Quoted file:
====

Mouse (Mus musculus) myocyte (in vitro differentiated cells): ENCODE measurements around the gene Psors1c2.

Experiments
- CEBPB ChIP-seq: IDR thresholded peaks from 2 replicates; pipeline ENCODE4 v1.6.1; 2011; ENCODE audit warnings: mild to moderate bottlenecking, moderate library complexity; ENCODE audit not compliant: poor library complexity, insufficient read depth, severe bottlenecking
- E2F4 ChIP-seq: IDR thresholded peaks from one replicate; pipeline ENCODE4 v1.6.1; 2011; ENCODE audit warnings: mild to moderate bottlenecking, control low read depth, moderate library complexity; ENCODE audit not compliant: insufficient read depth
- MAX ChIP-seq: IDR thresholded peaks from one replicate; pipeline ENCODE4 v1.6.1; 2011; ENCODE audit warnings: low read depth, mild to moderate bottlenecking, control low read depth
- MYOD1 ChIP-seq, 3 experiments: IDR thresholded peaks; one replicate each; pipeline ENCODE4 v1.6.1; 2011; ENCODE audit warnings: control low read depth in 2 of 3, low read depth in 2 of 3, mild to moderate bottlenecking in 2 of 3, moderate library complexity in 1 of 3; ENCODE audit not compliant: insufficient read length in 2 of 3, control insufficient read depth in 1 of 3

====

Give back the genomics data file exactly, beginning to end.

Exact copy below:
Mouse (Mus musculus) myocyte (in vitro differentiated cells): ENCODE measurements around the gene Psors1c2.

Experiments
- CEBPB ChIP-seq: IDR thresholded peaks from 2 replicates; pipeline ENCODE4 v1.6.1; 2011; ENCODE audit warnings: mild to moderate bottlenecking, moderate library complexity; ENCODE audit not compliant: poor library complexity, insufficient read depth, severe bottlenecking
- E2F4 ChIP-seq: IDR thresholded peaks from one replicate; pipeline ENCODE4 v1.6.1; 2011; ENCODE audit warnings: mild to moderate bottlenecking, control low read depth, moderate library complexity; ENCODE audit not compliant: insufficient read depth
- MAX ChIP-seq: IDR thresholded peaks from one replicate; pipeline ENCODE4 v1.6.1; 2011; ENCODE audit warnings: low read depth, mild to moderate bottlenecking, control low read depth
- MYOD1 ChIP-seq, 3 experiments: IDR thresholded peaks; one replicate each; pipeline ENCODE4 v1.6.1; 2011; ENCODE audit warnings: control low read depth in 2 of 3, low read depth in 2 of 3, mild to moderate bottlenecking in 2 of 3, moderate library complexity in 1 of 3; ENCODE audit not compliant: insufficient read length in 2 of 3, control insufficient read depth in 1 of 3